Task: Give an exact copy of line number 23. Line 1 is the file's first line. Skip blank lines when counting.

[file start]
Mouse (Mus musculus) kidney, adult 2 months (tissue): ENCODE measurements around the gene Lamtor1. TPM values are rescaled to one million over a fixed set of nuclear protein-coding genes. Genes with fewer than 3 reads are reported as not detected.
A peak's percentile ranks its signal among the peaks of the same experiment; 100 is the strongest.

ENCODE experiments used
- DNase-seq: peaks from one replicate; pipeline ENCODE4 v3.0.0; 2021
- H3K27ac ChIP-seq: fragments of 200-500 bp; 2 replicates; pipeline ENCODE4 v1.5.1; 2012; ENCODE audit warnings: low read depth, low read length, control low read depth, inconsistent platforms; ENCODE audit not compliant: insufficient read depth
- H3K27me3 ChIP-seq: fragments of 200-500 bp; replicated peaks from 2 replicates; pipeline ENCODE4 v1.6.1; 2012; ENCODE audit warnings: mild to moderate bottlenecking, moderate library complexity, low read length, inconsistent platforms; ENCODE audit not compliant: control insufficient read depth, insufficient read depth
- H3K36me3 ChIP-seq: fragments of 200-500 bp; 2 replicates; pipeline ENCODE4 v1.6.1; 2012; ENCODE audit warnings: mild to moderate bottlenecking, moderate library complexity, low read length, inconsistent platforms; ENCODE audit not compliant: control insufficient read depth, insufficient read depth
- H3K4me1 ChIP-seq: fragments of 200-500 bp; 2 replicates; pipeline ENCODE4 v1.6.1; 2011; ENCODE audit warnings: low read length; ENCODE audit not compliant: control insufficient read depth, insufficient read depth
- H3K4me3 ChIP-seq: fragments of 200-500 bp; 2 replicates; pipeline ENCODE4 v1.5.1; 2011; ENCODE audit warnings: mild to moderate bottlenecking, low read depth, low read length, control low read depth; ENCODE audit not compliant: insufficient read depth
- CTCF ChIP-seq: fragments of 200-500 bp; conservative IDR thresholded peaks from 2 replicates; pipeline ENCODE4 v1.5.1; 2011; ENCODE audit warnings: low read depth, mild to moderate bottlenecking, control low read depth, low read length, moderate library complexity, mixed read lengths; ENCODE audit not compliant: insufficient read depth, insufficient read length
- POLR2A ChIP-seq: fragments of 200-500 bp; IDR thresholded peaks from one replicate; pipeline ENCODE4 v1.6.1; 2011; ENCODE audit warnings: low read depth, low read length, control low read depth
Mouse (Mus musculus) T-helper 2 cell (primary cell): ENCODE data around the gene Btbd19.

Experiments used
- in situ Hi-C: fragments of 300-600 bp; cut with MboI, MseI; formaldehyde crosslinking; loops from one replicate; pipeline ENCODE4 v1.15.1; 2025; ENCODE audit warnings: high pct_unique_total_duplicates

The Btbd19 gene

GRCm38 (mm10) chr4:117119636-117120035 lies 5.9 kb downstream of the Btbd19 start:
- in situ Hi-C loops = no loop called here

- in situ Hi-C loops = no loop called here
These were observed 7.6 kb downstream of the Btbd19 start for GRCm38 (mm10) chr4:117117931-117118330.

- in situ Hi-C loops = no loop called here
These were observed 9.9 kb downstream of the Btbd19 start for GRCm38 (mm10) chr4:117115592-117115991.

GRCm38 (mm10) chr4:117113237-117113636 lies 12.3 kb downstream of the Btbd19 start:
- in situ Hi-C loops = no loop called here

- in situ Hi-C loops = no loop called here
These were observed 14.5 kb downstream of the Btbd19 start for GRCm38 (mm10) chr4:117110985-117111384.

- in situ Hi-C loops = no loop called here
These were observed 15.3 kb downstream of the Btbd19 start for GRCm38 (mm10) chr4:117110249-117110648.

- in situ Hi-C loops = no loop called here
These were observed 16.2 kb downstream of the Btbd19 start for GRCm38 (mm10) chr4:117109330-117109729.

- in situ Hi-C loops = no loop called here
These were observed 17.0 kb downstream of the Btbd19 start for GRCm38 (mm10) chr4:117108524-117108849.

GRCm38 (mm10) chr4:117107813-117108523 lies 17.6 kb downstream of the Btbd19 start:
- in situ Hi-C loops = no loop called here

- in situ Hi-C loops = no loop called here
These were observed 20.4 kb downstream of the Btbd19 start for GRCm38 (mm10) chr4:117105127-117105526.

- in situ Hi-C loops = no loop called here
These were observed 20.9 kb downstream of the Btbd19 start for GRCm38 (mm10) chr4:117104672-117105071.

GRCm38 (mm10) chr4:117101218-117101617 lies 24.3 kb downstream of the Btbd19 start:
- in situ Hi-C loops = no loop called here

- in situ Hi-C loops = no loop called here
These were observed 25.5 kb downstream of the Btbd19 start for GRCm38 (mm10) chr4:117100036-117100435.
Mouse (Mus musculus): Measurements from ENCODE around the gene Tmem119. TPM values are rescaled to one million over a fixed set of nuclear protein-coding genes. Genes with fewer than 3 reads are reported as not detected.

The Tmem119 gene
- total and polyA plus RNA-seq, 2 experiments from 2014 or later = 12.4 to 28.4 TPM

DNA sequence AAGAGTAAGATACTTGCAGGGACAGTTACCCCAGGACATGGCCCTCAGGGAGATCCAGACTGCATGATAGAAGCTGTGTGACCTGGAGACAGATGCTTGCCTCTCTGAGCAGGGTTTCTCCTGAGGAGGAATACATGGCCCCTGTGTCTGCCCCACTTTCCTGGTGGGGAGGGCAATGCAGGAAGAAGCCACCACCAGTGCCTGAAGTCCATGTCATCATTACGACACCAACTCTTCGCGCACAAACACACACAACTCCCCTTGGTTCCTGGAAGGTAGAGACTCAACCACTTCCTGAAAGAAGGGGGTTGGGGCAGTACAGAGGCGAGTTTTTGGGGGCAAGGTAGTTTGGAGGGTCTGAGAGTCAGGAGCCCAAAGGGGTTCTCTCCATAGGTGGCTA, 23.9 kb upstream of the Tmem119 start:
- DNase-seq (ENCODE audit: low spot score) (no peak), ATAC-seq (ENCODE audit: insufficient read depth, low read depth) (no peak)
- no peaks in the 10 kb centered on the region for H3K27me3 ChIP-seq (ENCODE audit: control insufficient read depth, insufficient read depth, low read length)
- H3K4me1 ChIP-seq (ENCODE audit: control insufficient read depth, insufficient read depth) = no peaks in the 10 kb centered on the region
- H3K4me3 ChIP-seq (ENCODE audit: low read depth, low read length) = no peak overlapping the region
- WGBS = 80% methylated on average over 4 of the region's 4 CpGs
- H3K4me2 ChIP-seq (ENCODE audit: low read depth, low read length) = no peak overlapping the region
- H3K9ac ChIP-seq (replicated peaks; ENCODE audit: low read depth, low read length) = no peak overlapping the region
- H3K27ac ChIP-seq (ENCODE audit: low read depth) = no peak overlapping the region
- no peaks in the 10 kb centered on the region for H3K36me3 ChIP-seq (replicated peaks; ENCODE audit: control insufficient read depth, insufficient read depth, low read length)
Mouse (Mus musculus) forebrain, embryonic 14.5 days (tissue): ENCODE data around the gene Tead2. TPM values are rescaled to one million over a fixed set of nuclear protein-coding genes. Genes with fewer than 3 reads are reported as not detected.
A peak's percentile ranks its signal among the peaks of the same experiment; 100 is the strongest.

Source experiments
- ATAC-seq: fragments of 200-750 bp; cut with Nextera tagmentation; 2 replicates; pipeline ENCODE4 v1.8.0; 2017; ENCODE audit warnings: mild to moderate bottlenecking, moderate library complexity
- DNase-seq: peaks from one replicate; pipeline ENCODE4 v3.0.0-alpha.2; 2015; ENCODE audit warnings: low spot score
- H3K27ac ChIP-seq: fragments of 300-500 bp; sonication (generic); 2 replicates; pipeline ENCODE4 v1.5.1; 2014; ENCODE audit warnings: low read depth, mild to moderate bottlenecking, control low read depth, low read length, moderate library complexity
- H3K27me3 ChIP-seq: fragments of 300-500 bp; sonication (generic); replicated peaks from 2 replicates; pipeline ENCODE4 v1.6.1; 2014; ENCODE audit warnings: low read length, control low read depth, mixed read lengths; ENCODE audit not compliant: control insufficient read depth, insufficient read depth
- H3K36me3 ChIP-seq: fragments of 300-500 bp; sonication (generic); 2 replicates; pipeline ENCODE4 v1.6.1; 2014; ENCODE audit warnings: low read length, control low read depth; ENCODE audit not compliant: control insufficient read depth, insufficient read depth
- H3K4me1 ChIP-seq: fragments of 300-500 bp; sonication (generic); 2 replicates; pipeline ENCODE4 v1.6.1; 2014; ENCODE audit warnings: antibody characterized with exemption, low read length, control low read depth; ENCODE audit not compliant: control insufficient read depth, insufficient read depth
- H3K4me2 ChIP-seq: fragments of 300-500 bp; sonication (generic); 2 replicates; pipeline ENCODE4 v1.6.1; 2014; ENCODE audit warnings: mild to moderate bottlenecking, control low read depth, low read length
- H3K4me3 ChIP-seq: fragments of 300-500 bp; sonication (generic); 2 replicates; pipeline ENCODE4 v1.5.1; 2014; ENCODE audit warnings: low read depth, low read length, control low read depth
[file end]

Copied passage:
- in situ Hi-C loops = no loop called here